How to Get 30 Percent of a Number OR

How to Get 30 Percent of a Number OR

How to Get 30 Percent of a Number:


To get the 30% of a number, use this formula: Change the percentage into a decimal, and then multiply the resulting decimal by 100. That's all it takes to calculate percentages of numbers! Want to work out more complex percentages, such as 60%? Refer to our step-by-step guide to find out.


The percentage increase calculator above computes an increase or decrease of a specific percentage of the input number. It basically involves converting a percent into its decimal equivalent, and either subtracting (decrease) or adding (increase) the decimal equivalent from and to 1, respectively. Multiplying the original number by this value will result in either an increase or decrease of the number by the given percent. Refer to the example below for clarification. Percentages are sometimes better at expressing various quantities than decimal fractions in chemistry or physics. For example, it is much convenient to say that percentage concentration of a specific substance is 15.7% than that there are 18.66 grams of substance in 118.66 grams of solution (like in an example in percentage concentration calculator). Another example is efficiency (or its special case - Carnot efficiency). Is it better to say that a car engine works with an efficiency of 20% or that it produces an energy output of 0.2 kWh from the input energy of 1 kWh? What do you think? We are sure that you're already well aware that knowing how to get a percentage of a number is a valuable ability. Although Ancient Romans used Roman numerals I, V, X, L, and so on, calculations were often performed in fractions that were divided by 100. It was equivalent to the computing of percentages that we know today. Computations with a denominator of 100 became more standard after the introduction of the decimal system. Many medieval arithmetic texts applied this method to describe finances, e.g., interest rates. However, the percent sign % we know today only became popular a little while ago, in the 20th century, after years of constant evolution.Whether you want to work out an appropriate tip at a restaurant, find out what percentage discount you’re receiving on a product or determine what a specific percentage of a number is, the need to know how to find the percent of something comes up regularly. To calculate percent values, you need to understand what percentage really means. Converting between decimal proportions and percentages is simple, but it also makes it really easy to estimate simple percentages and perform more complicated calculations.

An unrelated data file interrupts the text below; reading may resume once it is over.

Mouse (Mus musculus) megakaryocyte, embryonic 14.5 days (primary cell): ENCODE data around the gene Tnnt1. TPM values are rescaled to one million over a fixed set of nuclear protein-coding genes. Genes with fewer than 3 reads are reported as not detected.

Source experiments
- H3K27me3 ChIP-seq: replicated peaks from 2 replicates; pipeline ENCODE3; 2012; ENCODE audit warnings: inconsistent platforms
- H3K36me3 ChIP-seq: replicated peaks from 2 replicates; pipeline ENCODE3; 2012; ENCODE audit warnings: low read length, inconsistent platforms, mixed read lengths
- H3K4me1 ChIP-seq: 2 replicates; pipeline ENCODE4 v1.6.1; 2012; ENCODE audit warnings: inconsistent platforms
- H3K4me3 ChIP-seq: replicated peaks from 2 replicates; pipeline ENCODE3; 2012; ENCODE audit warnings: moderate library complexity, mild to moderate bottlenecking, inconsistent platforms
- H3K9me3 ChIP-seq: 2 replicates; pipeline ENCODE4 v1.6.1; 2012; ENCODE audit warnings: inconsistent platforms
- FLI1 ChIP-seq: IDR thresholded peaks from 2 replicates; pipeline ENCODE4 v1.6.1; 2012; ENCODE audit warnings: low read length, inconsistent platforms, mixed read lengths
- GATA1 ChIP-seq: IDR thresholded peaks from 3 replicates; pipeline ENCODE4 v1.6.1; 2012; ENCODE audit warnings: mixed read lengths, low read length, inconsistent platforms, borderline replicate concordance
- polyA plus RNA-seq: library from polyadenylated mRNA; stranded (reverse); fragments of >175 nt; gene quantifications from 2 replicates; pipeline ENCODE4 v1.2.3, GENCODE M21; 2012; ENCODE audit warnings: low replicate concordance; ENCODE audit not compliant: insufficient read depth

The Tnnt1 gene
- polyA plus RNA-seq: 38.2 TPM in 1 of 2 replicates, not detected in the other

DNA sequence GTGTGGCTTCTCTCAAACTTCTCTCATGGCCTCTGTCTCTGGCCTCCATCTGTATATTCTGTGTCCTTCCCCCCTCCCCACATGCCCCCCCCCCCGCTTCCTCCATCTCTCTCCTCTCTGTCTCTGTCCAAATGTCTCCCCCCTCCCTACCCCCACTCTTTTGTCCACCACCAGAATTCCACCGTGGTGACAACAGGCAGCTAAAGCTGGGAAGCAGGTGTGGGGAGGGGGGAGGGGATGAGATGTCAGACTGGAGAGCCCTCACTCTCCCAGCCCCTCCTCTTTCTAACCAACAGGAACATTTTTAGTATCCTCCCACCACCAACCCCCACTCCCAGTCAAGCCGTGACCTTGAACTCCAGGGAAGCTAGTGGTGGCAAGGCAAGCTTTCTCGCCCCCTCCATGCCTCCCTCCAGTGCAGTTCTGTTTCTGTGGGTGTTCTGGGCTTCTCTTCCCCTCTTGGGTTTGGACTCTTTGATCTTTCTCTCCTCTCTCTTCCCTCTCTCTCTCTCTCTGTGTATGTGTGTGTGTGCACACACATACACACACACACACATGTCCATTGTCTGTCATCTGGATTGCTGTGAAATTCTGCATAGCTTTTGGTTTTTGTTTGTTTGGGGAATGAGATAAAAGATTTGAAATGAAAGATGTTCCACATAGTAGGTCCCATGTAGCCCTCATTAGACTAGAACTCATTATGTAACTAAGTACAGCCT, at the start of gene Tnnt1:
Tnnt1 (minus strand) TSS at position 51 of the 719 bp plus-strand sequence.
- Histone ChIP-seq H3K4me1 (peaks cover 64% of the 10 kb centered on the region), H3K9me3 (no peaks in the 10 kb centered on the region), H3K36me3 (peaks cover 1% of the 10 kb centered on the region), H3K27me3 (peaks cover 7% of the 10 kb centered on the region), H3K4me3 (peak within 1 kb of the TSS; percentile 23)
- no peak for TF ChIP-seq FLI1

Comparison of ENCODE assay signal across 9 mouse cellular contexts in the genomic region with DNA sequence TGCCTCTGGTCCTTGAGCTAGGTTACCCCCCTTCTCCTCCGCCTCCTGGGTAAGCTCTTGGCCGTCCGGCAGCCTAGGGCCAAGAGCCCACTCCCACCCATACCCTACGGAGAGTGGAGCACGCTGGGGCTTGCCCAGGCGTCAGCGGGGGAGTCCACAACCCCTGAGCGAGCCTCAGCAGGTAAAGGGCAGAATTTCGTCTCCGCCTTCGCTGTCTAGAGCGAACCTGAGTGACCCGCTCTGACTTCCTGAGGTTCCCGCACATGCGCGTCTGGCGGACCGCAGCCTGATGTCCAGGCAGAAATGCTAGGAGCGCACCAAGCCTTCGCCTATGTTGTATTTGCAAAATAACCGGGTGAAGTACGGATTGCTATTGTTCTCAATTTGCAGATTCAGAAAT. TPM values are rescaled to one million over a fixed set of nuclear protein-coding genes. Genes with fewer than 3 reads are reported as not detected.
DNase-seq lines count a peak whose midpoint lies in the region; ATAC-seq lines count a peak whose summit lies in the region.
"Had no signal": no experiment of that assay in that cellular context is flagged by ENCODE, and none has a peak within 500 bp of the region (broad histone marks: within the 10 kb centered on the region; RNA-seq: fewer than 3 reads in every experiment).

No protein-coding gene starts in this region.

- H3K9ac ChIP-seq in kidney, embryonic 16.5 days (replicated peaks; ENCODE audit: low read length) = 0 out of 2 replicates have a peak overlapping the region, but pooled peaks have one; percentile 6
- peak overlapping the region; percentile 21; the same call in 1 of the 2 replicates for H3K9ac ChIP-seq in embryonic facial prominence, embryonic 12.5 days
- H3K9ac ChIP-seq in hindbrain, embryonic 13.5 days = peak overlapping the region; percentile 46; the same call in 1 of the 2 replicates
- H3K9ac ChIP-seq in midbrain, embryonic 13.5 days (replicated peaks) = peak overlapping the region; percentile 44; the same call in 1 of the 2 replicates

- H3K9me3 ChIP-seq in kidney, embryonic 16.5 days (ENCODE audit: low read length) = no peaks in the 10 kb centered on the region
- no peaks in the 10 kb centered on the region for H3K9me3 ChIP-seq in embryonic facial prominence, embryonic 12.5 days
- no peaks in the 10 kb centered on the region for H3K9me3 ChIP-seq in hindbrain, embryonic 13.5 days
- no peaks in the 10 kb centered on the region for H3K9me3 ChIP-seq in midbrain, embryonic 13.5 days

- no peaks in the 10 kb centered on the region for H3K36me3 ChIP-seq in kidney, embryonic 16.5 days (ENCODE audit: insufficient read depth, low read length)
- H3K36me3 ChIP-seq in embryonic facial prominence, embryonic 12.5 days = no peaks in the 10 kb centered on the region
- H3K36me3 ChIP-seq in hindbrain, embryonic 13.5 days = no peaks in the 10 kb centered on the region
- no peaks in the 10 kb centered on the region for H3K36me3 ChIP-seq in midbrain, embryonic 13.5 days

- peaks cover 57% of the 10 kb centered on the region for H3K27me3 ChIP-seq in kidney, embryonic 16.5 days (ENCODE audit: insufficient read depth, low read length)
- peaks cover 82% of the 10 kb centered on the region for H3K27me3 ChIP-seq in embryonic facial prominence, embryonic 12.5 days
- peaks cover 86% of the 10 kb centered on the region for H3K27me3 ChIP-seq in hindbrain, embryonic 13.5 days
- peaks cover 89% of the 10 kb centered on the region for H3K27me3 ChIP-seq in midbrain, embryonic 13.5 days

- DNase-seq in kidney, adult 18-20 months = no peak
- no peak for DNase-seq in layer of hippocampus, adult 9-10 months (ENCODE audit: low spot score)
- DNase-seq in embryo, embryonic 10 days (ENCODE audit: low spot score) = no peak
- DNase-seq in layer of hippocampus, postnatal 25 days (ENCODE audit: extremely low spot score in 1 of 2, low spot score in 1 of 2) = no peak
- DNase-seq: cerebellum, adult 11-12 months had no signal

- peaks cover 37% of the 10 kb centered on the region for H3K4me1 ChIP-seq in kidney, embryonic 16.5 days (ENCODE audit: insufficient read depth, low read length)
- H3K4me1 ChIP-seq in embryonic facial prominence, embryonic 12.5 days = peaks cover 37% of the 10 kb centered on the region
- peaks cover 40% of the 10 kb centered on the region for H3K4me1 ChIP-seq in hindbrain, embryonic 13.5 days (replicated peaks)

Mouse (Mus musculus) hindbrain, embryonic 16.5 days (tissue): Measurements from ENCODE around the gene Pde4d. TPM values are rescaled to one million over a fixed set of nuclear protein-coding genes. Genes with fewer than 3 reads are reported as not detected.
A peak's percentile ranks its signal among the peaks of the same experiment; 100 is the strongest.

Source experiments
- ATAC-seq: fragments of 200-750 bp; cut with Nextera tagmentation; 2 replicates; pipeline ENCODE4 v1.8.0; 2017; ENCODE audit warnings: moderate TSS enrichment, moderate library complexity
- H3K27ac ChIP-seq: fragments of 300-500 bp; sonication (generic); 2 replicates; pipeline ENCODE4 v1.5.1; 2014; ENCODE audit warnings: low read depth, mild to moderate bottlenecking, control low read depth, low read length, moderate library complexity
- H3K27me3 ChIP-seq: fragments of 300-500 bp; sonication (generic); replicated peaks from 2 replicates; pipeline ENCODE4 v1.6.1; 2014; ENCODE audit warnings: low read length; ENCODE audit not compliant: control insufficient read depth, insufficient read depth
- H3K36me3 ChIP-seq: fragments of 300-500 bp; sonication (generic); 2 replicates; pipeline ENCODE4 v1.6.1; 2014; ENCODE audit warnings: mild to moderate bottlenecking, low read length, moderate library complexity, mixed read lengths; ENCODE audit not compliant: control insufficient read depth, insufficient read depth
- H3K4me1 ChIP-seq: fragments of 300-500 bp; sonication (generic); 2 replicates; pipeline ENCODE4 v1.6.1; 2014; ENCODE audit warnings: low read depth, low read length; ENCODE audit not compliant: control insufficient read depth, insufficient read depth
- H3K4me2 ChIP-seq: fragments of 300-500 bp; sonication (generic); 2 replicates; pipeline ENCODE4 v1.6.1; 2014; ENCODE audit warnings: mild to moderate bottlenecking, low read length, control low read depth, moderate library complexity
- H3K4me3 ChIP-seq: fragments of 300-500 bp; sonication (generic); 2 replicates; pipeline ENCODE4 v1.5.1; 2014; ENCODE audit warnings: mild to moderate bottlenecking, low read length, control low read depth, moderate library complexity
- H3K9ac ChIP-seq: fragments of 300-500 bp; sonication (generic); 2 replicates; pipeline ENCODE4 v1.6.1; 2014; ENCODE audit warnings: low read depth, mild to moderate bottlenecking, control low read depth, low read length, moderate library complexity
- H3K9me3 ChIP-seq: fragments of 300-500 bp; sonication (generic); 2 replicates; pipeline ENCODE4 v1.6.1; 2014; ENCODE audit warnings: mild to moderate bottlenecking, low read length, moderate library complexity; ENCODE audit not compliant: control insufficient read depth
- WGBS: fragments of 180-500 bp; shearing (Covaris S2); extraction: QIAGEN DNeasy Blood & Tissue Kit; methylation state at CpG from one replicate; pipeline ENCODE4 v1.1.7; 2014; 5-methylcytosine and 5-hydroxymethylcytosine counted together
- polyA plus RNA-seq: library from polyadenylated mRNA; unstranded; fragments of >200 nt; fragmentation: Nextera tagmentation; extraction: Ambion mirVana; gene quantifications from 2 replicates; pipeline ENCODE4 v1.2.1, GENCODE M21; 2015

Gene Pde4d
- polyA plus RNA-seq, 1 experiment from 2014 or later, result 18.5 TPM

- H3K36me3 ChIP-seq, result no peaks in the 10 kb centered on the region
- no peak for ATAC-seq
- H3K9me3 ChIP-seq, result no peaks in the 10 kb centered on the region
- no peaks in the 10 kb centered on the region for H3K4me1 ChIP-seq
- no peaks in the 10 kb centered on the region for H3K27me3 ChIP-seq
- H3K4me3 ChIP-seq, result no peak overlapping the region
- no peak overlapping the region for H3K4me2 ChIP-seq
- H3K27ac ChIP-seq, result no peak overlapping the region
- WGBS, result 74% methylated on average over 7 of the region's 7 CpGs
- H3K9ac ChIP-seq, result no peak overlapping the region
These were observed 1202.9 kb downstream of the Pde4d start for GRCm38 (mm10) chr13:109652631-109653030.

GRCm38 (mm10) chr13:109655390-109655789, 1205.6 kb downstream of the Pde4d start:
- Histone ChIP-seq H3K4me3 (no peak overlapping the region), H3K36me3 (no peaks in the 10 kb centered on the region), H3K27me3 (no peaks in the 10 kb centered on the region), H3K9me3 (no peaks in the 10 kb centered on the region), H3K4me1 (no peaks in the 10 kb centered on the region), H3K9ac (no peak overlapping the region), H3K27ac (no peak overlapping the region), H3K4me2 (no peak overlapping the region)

Let's see if we can figure out what 30% of 6 is. So one way of thinking about 30%-- this literally means 30 per 100. So you could view this as 30/100 times 6 is the same thing as 30% of 6. Or you could view this as 30 hundredths times 6, so 0.30 times 6. Now we could solve both of these, and you'll see that we'll get the same answer. If you do this multiplication right over here, 30/100-- and you could view this times 6/1-- this is equal to 180/100. And let's see. We can simplify. We can divide the numerator and the denominator by 10. And then we can divide the numerator and the denominator by 2. And we will get 9/5, which is the same thing as 1 and 4/5. And then if we wanted to write this as a decimal, 4/5 is 0.8. And if you want to verify that, you could verify that 5 goes into 4-- and there's going to be a decimal. So let's throw some decimals in there. It goes into 4 zero times. So we don't have to worry about that. It goes into 40 eight times. 8 times 5 is 40. Subtract. You have no remainder, and you just have 0's left here. So 4/5 is 0.8. You've got the 1 there. This is the same thing as 1.8, which you would have gotten if you divided 5 into 9. You would've gotten 1.8. So 30% of 6 is equal to 1.8. And we can verify it doing this way as well. So if we were to multiply 0.30 times 6-- let's do that. And I could just write that literally as 0.3 times 6. Well, 3 times 6 is 18. I have only one digit behind the decimal amongst both of these numbers that I'm multiplying. I only have the 3 to the right of the decimal. So I'm only going to have one number to the right of the decimal here. So I just count one number. It's going to be 1.8. So either way you think about it or calculate it, 30% of 6 is 1.8. (Source: www.khanacademy.org)



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